Schrutt predicts there will be fewer chain restaurants in the next 5 to 10 years and more “unique dining that create a memorable cuisine a memorable worth documenting.

Economic News This Week

  • Initial jobless claims totaled 231,000, a decline of 2,000 for the week ending June 25, per data from the U.S. Department of Labor. The 4-week moving average increased by 7,250 claims for a total of 231,750.
  • Real personal disposable income declined 0.1% in May, per the U.S. Bureau of Economic Analysis. Real personal consumption expenditures declined 0.4% in May.
  • Heading north of the border won’t save anyone from the ravages of inflation. Canada’s inflation rate jumped to 7.7% on an annual basis, which is the highest it has been since January of 1983. Without gasoline prices, the May Canadian CPI grew 6.3%, an all-time record.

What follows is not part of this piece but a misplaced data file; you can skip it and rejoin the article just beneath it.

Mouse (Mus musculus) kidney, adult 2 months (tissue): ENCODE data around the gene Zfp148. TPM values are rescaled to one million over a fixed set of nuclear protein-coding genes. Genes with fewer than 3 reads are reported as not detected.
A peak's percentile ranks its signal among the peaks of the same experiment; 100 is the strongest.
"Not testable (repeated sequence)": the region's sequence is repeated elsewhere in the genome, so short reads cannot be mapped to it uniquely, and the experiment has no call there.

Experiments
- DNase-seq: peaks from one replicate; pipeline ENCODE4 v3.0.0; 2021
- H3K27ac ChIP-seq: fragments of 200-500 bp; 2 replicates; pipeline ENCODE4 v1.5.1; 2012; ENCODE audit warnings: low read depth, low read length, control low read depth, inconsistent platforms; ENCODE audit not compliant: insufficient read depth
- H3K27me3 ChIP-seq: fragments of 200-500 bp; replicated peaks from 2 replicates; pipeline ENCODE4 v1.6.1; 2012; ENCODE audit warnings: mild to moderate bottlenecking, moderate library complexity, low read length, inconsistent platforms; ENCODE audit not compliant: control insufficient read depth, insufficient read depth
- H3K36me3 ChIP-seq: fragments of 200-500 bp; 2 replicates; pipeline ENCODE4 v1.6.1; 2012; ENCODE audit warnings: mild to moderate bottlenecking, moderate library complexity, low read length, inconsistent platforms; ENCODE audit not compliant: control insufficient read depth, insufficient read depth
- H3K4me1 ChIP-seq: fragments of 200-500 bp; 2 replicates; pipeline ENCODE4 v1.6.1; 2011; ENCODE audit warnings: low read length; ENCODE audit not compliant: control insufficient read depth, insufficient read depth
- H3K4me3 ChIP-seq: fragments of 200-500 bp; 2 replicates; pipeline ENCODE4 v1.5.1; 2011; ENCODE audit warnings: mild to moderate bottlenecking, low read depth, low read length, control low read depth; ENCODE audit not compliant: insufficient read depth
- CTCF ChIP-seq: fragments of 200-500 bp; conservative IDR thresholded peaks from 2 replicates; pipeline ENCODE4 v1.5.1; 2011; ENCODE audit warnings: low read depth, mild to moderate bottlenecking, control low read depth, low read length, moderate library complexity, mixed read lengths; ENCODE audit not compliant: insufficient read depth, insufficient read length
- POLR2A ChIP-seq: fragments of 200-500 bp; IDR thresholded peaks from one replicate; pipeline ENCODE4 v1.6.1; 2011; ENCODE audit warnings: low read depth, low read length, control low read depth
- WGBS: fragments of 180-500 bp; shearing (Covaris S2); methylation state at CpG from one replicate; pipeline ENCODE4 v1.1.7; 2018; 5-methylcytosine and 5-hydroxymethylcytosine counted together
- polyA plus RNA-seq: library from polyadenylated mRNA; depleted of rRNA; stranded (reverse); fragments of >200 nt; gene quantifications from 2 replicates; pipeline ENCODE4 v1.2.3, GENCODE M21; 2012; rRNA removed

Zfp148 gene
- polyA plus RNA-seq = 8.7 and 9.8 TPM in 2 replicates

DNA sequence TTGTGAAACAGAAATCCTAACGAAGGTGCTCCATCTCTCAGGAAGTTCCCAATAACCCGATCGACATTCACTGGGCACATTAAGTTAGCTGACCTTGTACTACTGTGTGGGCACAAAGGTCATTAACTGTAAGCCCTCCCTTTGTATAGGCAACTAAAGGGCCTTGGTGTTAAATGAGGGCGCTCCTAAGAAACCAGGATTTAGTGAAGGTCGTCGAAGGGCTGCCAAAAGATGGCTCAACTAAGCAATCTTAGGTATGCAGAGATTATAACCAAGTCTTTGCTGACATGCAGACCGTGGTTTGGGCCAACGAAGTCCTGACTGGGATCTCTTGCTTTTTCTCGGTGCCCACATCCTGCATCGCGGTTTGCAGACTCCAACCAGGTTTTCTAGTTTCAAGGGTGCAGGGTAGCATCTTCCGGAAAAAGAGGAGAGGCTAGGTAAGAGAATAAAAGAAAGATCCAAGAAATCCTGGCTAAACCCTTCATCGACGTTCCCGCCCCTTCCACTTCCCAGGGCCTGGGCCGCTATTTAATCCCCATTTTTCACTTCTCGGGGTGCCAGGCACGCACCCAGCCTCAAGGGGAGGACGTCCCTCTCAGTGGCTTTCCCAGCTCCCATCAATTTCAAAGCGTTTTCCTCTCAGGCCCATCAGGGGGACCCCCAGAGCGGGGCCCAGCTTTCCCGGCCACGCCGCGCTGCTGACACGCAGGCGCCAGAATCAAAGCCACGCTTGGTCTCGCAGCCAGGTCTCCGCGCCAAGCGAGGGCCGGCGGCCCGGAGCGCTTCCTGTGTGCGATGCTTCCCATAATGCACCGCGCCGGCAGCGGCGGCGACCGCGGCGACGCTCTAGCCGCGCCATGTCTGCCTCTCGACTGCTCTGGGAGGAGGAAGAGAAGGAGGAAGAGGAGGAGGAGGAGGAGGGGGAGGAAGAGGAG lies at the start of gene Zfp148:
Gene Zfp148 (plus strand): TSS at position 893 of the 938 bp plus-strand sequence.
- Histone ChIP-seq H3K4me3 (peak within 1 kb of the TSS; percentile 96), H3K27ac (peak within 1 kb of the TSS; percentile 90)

• The Chicago Production Manufacturing Index declined to 56.0 in June from 60.3 in May. This is worse than the consensus forecast, which came in at 58.0.
  • Total private construction spending was virtually unchanged in May in comparison to April, per the U.S. Census Bureau. Residential construction spending in May was up 0.2% from April.
  • Consumer confidence declined in June. The Conference Board’s Index of Consumer Confidence came in a 98.7 in June, down 4.5 points from May, bringing the index to its lowest level since February 2021. The Present Situation Index came in at 147.4, down .3 from May. The Expectations Index dropped to 66.4 in June from 73.7 in May. “Consumers’ grimmer outlook was driven by increasing concerns about inflation, in particular rising gas and food prices. Expectations have now fallen well below a reading of 80, suggesting weaker growth in the second half of 2022 as well as growing risk of recession by yearend,” said Lynn Franco, sr. director of economic indicators for The Conference Board.